I should have known what I was getting myself into. When I reviewed the 1985 original, I proclaimed that "Spelunker is Satan's love letter to NES owners." I contested that the punishing gameplay and cheap deaths had no place in the 21st century, ultimately suggesting people pass on reliving the frustration. Apparently Irem didn't get the memo, because Spelunker HD is here to raise your blood pressure to dangerous highs on the PlayStation Network.
I didn't go into Spelunker HD with a chip on my shoulder; I wanted to give this high definition remake a fair shake. I hoped that the developers would tweak the controls in such a way where Spelunker may finally be fun to play, showing me what I missed a quarter century later. Sadly, that is not the Spelunker HD I experienced. It may look pretty, but this is the same old action game with broken controls, unfair obstacles and lame trial and error gameplay. This is the developers putting lipstick on a pig.
Spelunker tells the story of a guy trying to make his way through 100 dangerous levels of underground caverns. His goal is to collect as much treasure as possible, while at the same time making sure not to run out of oxygen or fall to his death. Along the way our hero can pick up flair guns (to get rid of bats) and bombs that will blow up walls and rocks. If the player can navigate the temperamental spelunker through ten levels, they will be rewarded with a checkpoint they can access at nearly any time.
As a high definition remake, Spelunker HD manages to hit all of the notes. Gamers who had the patience to explore every last level in the 8-bit release will find a lot to like in this update. The gameplay is practically the same, which leads me to my chief complaint about Spelunker HD: It's too damn hard. The game is so difficult and unforgiving that it ceased to be any fun within seconds of pushing the "start" button. I would get so worked up over the cheap deaths that I would turn to Super Meat Boy for stress relief.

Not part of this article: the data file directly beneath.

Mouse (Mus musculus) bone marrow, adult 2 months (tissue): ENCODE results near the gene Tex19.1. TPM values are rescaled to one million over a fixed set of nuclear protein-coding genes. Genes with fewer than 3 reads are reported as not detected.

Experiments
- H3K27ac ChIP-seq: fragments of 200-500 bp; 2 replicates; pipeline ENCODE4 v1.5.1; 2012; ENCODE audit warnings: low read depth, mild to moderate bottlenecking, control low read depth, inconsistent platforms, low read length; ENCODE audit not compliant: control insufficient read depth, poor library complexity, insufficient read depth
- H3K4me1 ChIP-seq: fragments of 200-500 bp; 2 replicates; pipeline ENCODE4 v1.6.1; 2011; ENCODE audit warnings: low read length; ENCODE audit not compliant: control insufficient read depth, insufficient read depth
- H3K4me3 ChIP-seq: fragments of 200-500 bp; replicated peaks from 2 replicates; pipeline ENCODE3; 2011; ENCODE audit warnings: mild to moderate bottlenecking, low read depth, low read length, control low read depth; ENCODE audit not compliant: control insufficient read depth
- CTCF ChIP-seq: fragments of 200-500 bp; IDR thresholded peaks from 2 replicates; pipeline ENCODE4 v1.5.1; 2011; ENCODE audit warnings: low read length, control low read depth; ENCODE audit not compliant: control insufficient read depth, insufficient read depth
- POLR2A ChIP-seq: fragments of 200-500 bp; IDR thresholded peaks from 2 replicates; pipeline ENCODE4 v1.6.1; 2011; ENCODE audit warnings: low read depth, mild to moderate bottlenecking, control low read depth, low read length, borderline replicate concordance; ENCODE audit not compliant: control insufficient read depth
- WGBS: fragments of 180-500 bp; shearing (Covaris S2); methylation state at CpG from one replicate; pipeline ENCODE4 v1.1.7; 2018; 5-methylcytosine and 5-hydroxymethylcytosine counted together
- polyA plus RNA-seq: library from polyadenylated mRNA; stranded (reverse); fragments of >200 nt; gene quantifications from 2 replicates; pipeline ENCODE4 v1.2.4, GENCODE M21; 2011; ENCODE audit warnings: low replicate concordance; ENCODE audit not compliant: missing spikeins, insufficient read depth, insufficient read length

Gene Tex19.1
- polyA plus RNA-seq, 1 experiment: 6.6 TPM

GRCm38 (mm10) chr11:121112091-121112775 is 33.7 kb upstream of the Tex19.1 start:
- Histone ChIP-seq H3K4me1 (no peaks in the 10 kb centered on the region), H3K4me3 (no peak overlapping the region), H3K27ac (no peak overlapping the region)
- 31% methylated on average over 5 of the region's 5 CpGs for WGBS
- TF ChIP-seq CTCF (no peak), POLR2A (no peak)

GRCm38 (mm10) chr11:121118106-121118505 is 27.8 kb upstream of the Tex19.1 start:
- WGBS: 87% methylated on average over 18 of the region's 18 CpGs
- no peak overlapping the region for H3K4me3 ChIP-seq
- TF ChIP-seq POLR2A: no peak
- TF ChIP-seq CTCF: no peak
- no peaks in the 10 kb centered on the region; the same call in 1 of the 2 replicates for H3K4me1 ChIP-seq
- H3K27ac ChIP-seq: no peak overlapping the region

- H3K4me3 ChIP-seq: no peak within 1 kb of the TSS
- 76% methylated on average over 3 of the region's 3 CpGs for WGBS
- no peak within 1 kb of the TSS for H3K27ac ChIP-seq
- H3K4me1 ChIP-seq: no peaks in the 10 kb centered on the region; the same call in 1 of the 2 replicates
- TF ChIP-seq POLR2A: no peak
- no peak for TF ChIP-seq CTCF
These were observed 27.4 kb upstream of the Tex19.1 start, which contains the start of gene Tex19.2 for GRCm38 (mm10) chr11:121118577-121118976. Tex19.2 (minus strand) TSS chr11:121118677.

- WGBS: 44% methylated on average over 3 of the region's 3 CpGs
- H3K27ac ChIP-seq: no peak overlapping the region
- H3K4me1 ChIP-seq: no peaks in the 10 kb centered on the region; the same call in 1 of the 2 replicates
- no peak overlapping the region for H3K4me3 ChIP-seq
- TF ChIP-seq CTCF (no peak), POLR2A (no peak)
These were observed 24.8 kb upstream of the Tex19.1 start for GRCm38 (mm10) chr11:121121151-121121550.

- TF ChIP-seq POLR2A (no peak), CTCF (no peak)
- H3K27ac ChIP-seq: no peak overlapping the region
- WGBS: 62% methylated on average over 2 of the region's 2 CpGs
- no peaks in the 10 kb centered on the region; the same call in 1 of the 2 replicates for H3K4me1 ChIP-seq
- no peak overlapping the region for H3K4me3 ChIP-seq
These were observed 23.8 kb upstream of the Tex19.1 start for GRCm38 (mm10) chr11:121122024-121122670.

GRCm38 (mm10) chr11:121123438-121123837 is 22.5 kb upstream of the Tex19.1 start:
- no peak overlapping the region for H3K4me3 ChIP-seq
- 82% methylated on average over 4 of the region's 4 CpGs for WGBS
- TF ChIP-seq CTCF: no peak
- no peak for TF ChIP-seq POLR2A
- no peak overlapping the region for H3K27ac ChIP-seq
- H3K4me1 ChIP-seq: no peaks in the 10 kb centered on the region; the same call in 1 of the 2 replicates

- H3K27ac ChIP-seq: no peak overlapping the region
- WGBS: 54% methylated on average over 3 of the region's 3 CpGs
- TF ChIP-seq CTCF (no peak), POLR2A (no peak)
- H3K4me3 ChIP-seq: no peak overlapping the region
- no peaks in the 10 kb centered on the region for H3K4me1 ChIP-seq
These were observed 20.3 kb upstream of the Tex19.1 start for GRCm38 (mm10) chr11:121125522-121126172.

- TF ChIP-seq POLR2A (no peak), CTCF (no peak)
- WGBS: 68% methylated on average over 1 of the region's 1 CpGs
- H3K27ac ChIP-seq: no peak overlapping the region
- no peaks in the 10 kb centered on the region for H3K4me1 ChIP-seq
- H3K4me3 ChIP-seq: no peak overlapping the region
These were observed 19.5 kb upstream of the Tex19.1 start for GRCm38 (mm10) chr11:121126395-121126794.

Yes, I died a lot in Super Meat Boy. I wouldn't be surprised if I died a couple thousand times in the course of playing through that game. But these deaths were my own fault. Even at its most frustrating, I always felt like I died for a reason. Sometimes I didn't time my jump correctly, while other times I simply ran too fast for my own good. That's not the case with Spelunker HD. Time after time I was left scratching my head, wondering why exactly my poor spelunker died.
It doesn't help that you die on everything. I know that sounds like an exaggeration, but it's not. For starters, our hero can't fall more than an inch or two without dying. He also can't fall into small (mostly invisible) holes without dying. And guess what happens when he gets hit with bat poop. That's right, he dies. The sad truth is, he dies constantly. And to add insult to injury, the PlayStation 3 controller shakes wildly each and every time he makes a fatal mistake. I died so frequently and found the shaking to be so annoying that I eventually had to turn the rumble off entirely, but not before learning to hate this game.
The problem is that there's not much build up to the extreme difficulty. I died literally on my first jump, which certainly caught me off guard. And then after respawning, I died once again trying to get back on the elevator. And again getting off. And again jumping over a rock. And then again climbing a ladder. And then again when dealing with bats. And then again jumping over an invisible pit. Game over. My only option is to start over from the start of level 1.